This method pertains to the usage of the herein disclosed antibodies in determining how suitable a cell sample is for corneal transplantation, wherein the comparison of antibody binding signal of the donor sample is compared to antibody binding of the same antibody to a control cell sample, thus giving a semi-quantitative, relative assessment of the quality of the donor sample. This implies the use of the same antibody for both samples, as well as knowledge of the morphology, as well as the viability, of the control cells. This comparison may be made in a directly correlative manner, i.e. if the antibody binding signals of both the control sample and that of the donor sample are similar, and it is known that the control samples exhibit the qualities required of a cell suitable for transplant, then the donor sample is suitable for transplant; or in a inversely correlative manner, i.e. if the antibody binding signal of the control sample is lower than that of the donor sample, but the control sample is known to display undesired characteristic or an undesired morphology, then the donor sample is unsuitable for transplant. The comparison of the donor antigen binding signal may also be made to a control antigen binding signal, which had been obtained empirically through the measurement of cell samples with known morphologies, using the same antibodies. As defined previously, in one example, a cobblestone-like morphology, understood as being a desirable characteristic, has a high antigen binding signal, whereas a fibroblast-like morphology, understood as being an undesirable characteristic, has a low antigen binding signal.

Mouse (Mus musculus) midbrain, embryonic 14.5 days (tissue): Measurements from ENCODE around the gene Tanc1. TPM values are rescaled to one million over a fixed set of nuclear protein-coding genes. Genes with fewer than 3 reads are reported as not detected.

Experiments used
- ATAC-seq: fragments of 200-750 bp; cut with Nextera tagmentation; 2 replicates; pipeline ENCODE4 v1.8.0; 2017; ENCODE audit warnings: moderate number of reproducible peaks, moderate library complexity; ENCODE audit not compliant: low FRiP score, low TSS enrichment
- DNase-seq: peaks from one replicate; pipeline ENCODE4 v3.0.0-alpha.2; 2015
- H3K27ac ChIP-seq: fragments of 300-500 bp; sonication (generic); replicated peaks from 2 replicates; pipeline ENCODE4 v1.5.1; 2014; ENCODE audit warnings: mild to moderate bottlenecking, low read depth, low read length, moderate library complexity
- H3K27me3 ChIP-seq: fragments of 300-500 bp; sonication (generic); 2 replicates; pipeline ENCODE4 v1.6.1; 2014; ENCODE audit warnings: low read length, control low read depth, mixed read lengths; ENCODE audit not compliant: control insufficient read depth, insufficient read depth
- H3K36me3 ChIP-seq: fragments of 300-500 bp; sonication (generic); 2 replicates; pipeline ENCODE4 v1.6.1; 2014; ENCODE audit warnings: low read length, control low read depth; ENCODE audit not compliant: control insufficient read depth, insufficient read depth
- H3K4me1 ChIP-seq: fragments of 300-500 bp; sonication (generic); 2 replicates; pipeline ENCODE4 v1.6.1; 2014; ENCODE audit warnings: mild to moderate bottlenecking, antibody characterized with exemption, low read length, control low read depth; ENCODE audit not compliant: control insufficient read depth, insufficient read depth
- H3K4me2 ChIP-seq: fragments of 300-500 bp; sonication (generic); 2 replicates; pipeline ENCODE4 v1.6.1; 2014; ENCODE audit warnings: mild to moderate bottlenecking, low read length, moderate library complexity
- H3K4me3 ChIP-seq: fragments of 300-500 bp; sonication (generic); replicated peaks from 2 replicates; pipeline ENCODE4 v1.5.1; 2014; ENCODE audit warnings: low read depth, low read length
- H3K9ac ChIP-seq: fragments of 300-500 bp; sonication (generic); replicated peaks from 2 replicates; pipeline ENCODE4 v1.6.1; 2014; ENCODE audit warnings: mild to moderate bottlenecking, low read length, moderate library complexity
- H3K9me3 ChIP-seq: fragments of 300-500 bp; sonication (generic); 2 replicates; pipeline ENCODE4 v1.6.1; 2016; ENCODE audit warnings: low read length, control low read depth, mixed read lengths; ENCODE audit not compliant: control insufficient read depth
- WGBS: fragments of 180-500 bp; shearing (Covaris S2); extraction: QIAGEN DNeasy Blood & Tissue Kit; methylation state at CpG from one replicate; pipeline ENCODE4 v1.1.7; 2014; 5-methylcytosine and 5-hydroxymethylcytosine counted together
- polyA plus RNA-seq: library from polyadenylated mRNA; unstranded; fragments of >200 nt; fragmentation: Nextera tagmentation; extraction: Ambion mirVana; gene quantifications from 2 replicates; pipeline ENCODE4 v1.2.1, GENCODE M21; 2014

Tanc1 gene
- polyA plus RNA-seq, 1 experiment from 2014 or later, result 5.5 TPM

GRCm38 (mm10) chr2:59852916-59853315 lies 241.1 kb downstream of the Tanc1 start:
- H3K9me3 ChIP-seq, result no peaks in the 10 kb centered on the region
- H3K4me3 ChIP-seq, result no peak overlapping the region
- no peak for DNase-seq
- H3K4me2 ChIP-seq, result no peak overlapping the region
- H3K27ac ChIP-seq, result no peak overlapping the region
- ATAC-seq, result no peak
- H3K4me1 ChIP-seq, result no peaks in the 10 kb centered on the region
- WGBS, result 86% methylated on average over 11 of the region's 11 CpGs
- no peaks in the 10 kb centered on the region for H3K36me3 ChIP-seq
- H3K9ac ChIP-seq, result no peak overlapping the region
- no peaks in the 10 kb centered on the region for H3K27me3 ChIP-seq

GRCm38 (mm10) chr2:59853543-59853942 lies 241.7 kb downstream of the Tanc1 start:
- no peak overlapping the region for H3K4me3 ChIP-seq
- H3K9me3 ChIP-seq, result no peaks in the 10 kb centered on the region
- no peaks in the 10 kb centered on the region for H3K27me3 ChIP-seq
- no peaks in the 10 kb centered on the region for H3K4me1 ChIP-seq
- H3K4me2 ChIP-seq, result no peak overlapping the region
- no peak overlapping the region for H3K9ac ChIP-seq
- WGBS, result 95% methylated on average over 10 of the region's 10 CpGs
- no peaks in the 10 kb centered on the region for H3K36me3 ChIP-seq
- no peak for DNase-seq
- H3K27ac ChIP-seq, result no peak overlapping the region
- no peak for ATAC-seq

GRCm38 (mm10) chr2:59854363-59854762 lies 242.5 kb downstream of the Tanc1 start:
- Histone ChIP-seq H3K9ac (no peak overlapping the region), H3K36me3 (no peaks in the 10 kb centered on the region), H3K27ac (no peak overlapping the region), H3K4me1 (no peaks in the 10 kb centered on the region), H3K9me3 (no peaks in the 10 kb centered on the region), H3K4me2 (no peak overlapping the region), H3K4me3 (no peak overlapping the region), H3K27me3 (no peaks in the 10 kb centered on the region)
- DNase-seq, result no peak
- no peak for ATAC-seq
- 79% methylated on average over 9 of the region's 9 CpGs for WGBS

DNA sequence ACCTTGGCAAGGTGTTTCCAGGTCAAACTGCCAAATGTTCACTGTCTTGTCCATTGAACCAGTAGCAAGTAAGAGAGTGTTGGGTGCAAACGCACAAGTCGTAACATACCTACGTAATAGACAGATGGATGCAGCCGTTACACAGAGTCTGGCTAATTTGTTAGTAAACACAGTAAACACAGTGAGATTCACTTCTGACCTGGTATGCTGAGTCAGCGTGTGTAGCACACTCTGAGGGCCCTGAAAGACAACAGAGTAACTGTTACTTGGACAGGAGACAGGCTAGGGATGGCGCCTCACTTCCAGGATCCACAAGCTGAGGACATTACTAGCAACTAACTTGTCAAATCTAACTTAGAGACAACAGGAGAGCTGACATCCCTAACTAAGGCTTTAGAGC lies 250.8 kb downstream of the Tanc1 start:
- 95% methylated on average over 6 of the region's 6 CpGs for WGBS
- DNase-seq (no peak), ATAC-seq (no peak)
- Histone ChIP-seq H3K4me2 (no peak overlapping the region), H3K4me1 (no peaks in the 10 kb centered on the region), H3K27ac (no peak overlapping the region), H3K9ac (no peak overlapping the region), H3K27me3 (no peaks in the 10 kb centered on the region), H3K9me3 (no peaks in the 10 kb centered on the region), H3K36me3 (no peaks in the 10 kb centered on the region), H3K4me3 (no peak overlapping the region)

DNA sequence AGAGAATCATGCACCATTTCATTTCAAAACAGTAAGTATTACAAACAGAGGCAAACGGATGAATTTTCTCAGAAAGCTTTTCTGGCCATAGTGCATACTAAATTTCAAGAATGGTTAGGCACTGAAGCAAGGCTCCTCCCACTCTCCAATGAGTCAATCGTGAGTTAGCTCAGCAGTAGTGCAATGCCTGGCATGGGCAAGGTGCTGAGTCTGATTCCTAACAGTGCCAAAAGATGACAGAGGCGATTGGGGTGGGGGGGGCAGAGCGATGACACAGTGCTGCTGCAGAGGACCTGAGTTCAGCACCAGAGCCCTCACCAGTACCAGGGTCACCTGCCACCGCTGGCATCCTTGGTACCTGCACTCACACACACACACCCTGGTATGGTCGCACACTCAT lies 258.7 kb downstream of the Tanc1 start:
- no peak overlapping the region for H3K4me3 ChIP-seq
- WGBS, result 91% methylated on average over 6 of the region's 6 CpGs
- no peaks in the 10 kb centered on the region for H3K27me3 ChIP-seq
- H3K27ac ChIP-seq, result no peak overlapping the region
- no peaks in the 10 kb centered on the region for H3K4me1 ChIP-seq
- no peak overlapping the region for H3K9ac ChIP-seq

Further described herein is a tool for quantitative enrichment, as well as qualitative isolation, of hCENCs. Such cells can be used for treating corneal diseases, which can be treated by corneal transplantations.
Known corneal diseases include, but is not limited to bullous keratopathy, Keratitis resulting from perforation—affecting corneal endothelium, Fuchs' endothelial dystrophy, mechanical trauma, physical damage to the corneal endothelium, Posterior Polymorphous Dystrophy, Congenital Hereditary Endothelial Dystrophy, Iridocorneal endothelial syndrome (ICE syndrome), Toxic anterior segment syndrome (TASS), infectious endothelitis (e.g viral endothelitis (HSK/CMV), bacterial endothelitis, parasitic endothelitis and X-linked endothelial corneal dystrophy.